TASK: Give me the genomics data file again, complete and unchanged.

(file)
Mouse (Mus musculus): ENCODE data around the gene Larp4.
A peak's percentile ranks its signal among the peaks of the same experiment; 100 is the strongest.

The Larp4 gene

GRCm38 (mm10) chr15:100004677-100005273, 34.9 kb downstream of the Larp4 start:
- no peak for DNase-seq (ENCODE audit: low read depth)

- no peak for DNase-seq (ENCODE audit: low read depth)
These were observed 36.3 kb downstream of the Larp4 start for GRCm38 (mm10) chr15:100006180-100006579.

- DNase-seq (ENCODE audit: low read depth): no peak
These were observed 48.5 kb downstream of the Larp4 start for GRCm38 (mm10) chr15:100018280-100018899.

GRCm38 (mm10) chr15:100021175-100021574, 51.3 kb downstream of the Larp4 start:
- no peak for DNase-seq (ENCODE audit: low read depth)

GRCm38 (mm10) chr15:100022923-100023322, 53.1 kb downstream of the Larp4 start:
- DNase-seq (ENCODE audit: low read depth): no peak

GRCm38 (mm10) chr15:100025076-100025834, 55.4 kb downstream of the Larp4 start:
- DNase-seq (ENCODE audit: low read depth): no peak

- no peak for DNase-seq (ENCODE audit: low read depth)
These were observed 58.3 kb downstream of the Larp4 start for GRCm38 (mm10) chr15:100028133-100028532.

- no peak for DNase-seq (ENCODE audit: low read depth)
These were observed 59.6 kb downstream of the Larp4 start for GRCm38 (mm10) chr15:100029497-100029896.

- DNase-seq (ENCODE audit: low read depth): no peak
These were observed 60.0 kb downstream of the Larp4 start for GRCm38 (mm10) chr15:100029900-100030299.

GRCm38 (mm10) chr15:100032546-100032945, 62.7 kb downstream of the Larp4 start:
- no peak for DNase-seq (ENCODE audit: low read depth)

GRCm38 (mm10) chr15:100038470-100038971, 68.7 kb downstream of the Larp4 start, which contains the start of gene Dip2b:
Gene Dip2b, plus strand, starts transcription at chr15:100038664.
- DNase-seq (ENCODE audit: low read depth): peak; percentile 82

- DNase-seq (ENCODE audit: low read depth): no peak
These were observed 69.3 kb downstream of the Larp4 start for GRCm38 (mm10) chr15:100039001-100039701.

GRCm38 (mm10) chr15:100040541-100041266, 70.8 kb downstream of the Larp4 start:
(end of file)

Mouse (Mus musculus): ENCODE data around the gene Larp4.
A peak's percentile ranks its signal among the peaks of the same experiment; 100 is the strongest.

The Larp4 gene

GRCm38 (mm10) chr15:100004677-100005273, 34.9 kb downstream of the Larp4 start:
- no peak for DNase-seq (ENCODE audit: low read depth)

- no peak for DNase-seq (ENCODE audit: low read depth)
These were observed 36.3 kb downstream of the Larp4 start for GRCm38 (mm10) chr15:100006180-100006579.

- DNase-seq (ENCODE audit: low read depth): no peak
These were observed 48.5 kb downstream of the Larp4 start for GRCm38 (mm10) chr15:100018280-100018899.

GRCm38 (mm10) chr15:100021175-100021574, 51.3 kb downstream of the Larp4 start:
- no peak for DNase-seq (ENCODE audit: low read depth)

GRCm38 (mm10) chr15:100022923-100023322, 53.1 kb downstream of the Larp4 start:
- DNase-seq (ENCODE audit: low read depth): no peak

GRCm38 (mm10) chr15:100025076-100025834, 55.4 kb downstream of the Larp4 start:
- DNase-seq (ENCODE audit: low read depth): no peak

- no peak for DNase-seq (ENCODE audit: low read depth)
These were observed 58.3 kb downstream of the Larp4 start for GRCm38 (mm10) chr15:100028133-100028532.

- no peak for DNase-seq (ENCODE audit: low read depth)
These were observed 59.6 kb downstream of the Larp4 start for GRCm38 (mm10) chr15:100029497-100029896.

- DNase-seq (ENCODE audit: low read depth): no peak
These were observed 60.0 kb downstream of the Larp4 start for GRCm38 (mm10) chr15:100029900-100030299.

GRCm38 (mm10) chr15:100032546-100032945, 62.7 kb downstream of the Larp4 start:
- no peak for DNase-seq (ENCODE audit: low read depth)

GRCm38 (mm10) chr15:100038470-100038971, 68.7 kb downstream of the Larp4 start, which contains the start of gene Dip2b:
Gene Dip2b, plus strand, starts transcription at chr15:100038664.
- DNase-seq (ENCODE audit: low read depth): peak; percentile 82

- DNase-seq (ENCODE audit: low read depth): no peak
These were observed 69.3 kb downstream of the Larp4 start for GRCm38 (mm10) chr15:100039001-100039701.

GRCm38 (mm10) chr15:100040541-100041266, 70.8 kb downstream of the Larp4 start: